Cross-Border Data Forum Bannner
Updated October 15, 2018 There have been some recent suggestions that the CLOUD Act will result in U.S. law enforcement authorities being able to directly monitor live conversations of Europeans in Europe. This is inaccurate. The following explains why. [...]
In their Lawfare article Recommendations for the Potential U.S.-U.K. Executive Agreement Under the Cloud Act, Peter Swire and Justin Hemmings discuss potential issues with such an agreement.  The article explains key points for the Justice Department and Congress to consider if an agreement is presented for consideration on the Hill, and seeks to provide concrete and workable measures to ensure that any U.S./U.K. conforms to both the statutory requirements of the Cloud Act and good public policy. [...]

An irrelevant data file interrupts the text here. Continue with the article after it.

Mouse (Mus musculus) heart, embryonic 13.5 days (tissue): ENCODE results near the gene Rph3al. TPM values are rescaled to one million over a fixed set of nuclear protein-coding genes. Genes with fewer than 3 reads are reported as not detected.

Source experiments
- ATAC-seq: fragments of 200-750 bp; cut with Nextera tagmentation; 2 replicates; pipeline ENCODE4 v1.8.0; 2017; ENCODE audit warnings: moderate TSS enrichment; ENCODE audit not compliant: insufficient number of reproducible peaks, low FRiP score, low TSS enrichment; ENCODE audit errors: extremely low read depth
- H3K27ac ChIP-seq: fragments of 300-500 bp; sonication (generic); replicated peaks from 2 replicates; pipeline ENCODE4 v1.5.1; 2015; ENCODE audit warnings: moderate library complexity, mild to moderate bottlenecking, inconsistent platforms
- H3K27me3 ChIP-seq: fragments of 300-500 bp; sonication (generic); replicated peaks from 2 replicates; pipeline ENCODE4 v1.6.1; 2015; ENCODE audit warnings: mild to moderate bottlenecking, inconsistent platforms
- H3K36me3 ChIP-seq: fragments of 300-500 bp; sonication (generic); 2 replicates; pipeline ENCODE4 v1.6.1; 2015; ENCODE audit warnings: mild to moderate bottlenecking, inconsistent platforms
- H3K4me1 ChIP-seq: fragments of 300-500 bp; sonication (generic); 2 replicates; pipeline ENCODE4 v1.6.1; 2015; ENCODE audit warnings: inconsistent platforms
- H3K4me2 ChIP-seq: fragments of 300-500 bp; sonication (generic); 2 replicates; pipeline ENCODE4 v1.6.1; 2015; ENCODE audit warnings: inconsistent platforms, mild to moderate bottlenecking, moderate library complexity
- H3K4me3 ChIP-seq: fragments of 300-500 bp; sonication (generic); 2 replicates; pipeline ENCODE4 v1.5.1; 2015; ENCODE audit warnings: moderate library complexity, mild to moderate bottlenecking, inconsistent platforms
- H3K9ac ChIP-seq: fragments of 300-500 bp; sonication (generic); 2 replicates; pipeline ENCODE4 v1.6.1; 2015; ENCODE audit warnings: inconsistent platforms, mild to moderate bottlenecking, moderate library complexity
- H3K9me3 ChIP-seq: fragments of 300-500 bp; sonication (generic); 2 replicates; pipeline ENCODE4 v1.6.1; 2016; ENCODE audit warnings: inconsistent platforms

Governments around the world have started to modernize the processes by which law enforcement accesses digital evidence across borders. In the United States, passage of the CLOUD Act created the foundation for a new generation of international agreements that allows governments to engage with each other to create lasting rules to protect privacy and facilitate legitimate law enforcement access to evidence. In Europe last week, the European Commission presented its proposed e-Evidence legislation to the European Parliament. Many other governments [...]
Passage of the Cloud Act in the U.S. coupled with the newly adopted E-evidence Regulation in the EU offer real hope for a not-too-distant future where the rules for cross-border data demands by governments are more rational, proportionate, predictable, and transparent. Unfortunately, the path forward towards this vision has been complicated by myths painting these developments as a massive expansion of governmental authorities. The reality is that neither the Cloud Act nor the E-evidence Regulation represent a grant of sweeping [...]